- Asset management bad banks: Bad banks act as an aggregator of bad loans and assume ownership of the underlying assets. If these banks take over the borrower, the value of the loan realized will be higher. Bad banks can also engage in a turnaround strategy and be compensated for in equity. For example, bad banks may decide to carry forward an asset until demand revives instead of panic selling such assets or operating them at a sub-optimal capacity.
Numerous recommendations tend to make better loans, which stresses the importance of better project evaluation units within the internal framework of the bank. A shift from asset-based lending to cash-flow based lending is suggested by the ex-RBI officials. Cash-flow based lending is linking the covenants of loan agreements to leverage and liquidity performance of the borrowers. Such a method of lending is bound to lead to a proactive system of provisioning and proficiently automate risk management.
Making better loans also means minimizing fraud. RBI has set aggregate group lending limits and must impose them when the economy meets demand revival.
Should there be re-privatization or change in management structure for PSBs?
The paper deliberates on how the change in ownership structure for PSBs is not necessarily limited to re-privatization. The following is a summary of how the PSBs can bring a positive change in the management to better align operational efficiency with objectives:
- PSBs have to cater to certain mandates of financial inclusion and accessible finance across sectors. These mandates are non-commercial and hurt the profitability and asset quality of banks. An alternate approach, as proposed by the paper, maybe to reimburse the banks for these mandates. The Government can devise a scheme of compensating banks for servicing non-commercial causes, such as operating in remote areas.
- PSBs do not enjoy operational independence on how to function. The Government plays a key role in appointing the Board members PSBs to be able to ensure that the decisions taken by the Board are in line with the public agenda. A suggested reform is to form a holding company, owning a stake in PSBs, entrusted with the sole responsibility of appointing Government directors to bank’s Boards. Such a holding company calls for the elimination of the Department of Financial Services (DFS) in the Ministry of Finance.
- Ensuring incentive-based remuneration structure for public sector bankers to encourage decisions toward prudent undertaking and monitoring of projects. This will foster competition between the public and private sectors for expert personnel.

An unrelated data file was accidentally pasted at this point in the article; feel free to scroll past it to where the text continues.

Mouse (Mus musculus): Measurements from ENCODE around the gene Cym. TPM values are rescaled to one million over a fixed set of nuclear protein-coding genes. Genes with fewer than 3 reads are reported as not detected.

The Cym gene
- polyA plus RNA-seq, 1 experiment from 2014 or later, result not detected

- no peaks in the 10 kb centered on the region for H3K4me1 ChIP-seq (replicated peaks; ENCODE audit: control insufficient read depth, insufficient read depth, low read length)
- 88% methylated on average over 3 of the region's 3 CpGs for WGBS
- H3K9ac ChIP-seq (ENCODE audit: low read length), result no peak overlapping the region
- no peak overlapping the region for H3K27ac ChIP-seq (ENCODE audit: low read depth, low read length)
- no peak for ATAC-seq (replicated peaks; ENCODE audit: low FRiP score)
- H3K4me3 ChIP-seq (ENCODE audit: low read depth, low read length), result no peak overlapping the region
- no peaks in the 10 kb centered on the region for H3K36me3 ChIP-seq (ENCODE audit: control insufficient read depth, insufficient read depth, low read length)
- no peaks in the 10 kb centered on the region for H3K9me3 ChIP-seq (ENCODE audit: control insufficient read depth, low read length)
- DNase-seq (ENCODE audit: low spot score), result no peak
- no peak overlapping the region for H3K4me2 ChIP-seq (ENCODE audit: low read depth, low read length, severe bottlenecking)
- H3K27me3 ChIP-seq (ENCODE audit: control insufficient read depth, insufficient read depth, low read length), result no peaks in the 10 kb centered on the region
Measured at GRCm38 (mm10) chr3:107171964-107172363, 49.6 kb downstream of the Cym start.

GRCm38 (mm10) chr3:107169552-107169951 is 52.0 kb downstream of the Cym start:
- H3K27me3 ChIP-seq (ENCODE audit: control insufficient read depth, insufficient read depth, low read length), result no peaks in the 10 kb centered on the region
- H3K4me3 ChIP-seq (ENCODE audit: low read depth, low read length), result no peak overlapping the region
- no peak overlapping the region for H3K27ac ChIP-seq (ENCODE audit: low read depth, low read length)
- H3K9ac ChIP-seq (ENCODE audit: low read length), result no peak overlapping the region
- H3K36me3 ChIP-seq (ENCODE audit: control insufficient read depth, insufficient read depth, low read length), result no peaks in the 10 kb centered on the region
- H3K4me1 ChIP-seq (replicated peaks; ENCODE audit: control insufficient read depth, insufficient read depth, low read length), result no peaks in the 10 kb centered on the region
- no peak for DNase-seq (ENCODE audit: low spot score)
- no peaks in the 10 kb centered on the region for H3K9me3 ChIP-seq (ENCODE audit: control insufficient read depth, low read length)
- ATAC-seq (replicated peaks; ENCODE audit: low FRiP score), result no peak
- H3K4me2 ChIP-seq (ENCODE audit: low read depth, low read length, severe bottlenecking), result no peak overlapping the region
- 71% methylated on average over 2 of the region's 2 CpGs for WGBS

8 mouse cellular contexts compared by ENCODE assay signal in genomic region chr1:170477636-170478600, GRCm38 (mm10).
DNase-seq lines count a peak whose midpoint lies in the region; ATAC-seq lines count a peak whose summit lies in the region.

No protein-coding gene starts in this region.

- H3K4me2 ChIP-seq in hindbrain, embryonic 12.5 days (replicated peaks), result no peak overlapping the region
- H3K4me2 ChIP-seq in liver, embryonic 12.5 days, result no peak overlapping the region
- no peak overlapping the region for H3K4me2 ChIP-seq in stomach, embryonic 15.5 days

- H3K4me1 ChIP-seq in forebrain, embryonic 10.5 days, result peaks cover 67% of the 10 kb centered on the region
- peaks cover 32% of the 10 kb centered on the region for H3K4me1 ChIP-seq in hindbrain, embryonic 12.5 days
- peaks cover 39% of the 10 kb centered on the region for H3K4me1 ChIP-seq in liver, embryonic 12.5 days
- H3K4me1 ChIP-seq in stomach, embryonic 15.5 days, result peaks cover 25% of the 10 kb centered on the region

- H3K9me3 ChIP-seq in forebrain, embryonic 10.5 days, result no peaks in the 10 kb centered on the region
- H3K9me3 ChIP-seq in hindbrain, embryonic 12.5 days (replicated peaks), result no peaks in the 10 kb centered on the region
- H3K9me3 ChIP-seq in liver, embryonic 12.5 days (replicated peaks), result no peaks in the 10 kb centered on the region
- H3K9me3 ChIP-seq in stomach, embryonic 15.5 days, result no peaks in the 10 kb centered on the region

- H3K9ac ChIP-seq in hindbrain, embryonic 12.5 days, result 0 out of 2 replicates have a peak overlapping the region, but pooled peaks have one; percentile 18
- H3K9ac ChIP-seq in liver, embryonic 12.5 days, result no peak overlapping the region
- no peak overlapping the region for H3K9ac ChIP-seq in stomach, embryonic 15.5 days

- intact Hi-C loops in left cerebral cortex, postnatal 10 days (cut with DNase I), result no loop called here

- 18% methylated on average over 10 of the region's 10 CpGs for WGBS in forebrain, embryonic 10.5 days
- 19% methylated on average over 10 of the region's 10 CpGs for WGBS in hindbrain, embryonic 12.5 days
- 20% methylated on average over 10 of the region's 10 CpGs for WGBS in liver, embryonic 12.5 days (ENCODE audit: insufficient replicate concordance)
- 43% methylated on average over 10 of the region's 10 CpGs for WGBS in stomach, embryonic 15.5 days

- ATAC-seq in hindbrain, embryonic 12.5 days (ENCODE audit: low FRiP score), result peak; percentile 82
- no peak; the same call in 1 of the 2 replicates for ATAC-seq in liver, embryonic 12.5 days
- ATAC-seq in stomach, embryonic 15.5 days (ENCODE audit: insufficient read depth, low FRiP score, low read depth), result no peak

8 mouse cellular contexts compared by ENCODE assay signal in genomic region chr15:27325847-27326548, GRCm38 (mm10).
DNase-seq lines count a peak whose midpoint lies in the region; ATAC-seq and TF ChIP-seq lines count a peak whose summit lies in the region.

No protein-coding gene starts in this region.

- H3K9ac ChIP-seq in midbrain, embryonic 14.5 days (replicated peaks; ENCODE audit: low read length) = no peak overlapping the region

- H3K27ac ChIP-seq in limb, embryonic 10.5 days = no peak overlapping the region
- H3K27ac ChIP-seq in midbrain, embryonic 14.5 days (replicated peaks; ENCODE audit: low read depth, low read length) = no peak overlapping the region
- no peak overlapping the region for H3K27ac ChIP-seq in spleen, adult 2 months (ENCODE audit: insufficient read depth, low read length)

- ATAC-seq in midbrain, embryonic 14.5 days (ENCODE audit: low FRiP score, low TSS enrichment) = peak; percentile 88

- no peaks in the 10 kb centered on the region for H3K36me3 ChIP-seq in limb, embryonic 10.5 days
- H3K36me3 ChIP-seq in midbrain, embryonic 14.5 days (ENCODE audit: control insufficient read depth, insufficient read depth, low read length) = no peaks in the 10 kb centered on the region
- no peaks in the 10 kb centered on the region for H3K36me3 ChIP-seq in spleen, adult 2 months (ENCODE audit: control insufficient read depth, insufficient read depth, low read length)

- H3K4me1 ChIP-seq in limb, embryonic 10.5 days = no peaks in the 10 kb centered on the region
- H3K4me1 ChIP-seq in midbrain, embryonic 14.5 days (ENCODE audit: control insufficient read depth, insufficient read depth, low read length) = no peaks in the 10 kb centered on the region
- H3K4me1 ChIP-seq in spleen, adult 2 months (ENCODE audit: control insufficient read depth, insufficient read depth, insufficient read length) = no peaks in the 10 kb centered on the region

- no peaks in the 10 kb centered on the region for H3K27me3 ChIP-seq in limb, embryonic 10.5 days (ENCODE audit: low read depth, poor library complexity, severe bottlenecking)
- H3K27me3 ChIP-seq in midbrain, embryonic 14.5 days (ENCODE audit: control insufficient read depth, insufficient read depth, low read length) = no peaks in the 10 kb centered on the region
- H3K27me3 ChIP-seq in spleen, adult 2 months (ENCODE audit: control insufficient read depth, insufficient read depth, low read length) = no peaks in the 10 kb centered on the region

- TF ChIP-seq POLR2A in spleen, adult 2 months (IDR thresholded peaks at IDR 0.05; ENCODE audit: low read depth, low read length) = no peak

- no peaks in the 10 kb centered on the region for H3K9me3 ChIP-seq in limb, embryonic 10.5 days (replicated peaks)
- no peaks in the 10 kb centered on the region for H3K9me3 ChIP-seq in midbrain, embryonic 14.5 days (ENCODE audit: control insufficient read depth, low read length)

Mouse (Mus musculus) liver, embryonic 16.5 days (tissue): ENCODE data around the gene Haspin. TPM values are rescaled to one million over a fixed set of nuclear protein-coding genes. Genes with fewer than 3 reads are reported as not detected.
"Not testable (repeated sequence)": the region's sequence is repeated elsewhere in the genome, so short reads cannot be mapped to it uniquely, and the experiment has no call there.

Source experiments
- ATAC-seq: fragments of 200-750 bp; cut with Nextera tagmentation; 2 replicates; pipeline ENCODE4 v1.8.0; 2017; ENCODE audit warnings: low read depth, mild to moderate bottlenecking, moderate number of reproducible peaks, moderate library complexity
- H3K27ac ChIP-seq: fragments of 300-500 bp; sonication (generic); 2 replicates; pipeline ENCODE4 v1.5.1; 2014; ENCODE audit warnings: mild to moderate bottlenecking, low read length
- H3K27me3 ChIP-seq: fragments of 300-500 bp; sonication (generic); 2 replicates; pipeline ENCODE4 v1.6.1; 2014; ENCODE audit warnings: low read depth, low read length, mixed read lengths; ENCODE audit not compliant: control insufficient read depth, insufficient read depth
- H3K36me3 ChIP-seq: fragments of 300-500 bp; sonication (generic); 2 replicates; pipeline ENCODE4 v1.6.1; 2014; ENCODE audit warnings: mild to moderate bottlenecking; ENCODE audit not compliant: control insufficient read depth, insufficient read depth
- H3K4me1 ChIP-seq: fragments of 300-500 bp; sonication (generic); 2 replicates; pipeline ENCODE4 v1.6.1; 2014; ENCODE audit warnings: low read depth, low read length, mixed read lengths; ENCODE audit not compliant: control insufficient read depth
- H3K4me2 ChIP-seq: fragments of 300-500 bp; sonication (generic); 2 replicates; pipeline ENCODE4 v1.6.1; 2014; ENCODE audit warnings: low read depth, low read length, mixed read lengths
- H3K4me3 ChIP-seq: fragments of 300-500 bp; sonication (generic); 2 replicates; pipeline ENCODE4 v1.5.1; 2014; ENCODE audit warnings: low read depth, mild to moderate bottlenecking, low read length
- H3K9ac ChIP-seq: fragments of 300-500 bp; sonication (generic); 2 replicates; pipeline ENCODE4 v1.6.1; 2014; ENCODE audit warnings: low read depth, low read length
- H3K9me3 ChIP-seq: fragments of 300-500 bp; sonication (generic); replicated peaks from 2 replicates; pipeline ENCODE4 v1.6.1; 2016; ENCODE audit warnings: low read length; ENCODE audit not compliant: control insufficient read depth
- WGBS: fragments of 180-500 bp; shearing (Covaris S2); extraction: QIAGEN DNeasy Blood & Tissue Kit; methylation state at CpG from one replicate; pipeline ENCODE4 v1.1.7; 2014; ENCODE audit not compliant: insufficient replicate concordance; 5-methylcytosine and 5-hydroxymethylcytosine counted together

- The paper encourages the option of PSBs turning into state-linked banks instead of state-owned. The divestment shall be in phases so that the bank boards can maintain oversight while reducing their stake in PSBs. Re-privatization of banks will free PSBs from the public sector norms and reward operational freedom. However, re-privatization shall be avoided if the buyer is a corporate house to eliminate the possibility of self-dealing, where the corporate house will favorably disburse loans to their subsidiaries.
How to establish robust risk management in the banking system?
The ex-RBI officials urge the banking sector to manage the interest rate risk based on clearly outlined strategies. The paper underscores the importance of statutory liquidity requirements (SLR) in presence of liquidity of coverage ratios (LCR). Encouraging mark-to-market accounting on treasury securities will pass through the changes in the interest rate in economic value terms. The adoption of IFRS/Ind accounting standards will help better adapt to the changing scenario globally. Banks will resort to interest rate risk derivatives to hedge against variations in earnings attributed to mark-to-market accounting. Credit derivatives, such as credit default swaps and loan guarantees, can also be used to manage credit risk.
Another key issue discussed in the paper was concerned with the pass-through of RBI policy rate cuts to end consumers. To better offer the benefits of rate cuts, banks must decide to link the loan rates across sectors to the policy repo rate.
Long overdue reforms on better loan underwriting, monitoring, recovery, and robust risk management are the only ways to ease the pressure on the banking sector in India. For India to attain its GDP and development goals, the banking sector will act as a catalyst. Re-capitalization is not the only solution to provide relief due to the country’s mounting debt-to-GDP ratio and fiscal deficit entering double digits. The pandemic is a call to action for the Government on taking the reforms necessary to capitalize on the looming opportunities.